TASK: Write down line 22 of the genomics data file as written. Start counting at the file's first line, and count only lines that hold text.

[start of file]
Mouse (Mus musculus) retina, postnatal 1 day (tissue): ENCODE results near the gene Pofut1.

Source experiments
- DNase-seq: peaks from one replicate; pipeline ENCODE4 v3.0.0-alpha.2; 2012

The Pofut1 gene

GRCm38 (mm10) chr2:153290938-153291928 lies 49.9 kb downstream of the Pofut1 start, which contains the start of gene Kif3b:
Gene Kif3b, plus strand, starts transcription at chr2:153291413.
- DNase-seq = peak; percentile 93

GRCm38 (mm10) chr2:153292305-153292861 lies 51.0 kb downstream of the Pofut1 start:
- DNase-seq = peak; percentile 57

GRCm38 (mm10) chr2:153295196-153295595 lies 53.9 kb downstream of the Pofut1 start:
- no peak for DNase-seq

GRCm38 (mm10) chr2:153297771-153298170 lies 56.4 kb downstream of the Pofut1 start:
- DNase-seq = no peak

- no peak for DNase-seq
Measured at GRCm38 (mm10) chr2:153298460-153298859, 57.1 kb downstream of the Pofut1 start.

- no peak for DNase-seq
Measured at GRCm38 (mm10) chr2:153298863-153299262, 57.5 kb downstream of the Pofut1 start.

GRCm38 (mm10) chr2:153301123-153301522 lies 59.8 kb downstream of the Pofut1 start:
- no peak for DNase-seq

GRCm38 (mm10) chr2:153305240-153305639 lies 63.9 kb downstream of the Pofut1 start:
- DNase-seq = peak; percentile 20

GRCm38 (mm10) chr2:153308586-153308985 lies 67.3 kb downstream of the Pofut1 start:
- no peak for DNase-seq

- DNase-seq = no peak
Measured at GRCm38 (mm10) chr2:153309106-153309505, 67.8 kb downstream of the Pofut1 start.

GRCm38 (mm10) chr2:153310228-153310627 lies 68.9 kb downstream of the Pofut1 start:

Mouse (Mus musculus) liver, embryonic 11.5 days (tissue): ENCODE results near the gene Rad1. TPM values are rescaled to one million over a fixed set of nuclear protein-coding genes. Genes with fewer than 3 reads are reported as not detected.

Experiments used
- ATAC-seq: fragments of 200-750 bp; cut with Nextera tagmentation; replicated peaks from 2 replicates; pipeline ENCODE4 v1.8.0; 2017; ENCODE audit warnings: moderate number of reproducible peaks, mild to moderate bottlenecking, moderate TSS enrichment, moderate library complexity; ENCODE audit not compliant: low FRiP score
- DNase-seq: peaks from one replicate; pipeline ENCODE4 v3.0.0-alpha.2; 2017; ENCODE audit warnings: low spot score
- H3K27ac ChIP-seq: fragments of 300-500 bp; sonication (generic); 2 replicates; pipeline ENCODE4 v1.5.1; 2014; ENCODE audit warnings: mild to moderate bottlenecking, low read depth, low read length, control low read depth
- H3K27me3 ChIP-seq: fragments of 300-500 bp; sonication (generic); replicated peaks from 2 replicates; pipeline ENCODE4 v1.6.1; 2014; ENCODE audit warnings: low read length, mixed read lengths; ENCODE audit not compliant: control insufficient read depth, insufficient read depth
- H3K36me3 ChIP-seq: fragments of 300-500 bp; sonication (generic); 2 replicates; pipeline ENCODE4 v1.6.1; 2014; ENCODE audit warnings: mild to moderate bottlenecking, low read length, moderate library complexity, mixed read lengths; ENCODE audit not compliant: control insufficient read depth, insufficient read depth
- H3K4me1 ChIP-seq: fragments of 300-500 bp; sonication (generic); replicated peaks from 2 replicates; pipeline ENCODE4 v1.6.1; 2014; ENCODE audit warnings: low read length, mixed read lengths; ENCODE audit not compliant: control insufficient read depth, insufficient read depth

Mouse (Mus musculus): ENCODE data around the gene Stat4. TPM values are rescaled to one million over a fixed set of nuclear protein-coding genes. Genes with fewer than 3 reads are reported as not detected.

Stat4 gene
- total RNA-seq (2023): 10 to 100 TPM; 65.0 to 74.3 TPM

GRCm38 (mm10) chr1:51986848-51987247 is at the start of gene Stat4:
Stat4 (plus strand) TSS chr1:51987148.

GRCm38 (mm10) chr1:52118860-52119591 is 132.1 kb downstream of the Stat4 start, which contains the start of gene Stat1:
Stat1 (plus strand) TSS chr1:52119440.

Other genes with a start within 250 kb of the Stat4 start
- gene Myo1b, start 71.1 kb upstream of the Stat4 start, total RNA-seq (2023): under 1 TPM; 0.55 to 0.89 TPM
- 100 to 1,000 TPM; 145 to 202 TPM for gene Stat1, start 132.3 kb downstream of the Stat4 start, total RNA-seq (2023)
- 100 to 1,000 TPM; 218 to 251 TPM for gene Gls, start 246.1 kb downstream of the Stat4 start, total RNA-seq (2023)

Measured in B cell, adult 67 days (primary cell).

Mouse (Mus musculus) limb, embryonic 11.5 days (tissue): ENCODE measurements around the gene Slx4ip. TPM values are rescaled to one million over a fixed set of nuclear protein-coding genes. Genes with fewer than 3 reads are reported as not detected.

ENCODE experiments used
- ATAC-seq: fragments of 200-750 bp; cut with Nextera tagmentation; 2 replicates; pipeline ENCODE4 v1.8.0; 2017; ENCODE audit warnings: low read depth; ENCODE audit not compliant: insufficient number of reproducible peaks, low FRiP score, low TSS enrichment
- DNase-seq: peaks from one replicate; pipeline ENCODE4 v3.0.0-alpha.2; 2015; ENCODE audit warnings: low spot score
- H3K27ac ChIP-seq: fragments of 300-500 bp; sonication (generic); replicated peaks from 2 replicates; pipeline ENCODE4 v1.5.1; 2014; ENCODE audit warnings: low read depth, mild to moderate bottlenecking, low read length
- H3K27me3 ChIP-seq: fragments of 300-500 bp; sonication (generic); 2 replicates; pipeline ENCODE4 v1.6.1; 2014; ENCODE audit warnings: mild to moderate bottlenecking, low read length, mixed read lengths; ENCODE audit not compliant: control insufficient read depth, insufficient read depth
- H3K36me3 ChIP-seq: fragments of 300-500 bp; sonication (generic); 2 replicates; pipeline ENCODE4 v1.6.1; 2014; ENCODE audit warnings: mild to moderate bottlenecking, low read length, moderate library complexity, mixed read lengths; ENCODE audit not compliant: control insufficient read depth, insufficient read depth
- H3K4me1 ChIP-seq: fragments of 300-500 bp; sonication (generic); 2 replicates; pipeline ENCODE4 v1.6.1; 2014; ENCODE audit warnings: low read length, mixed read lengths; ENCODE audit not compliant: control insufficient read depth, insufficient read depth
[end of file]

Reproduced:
GRCm38 (mm10) chr2:153308586-153308985 lies 67.3 kb downstream of the Pofut1 start: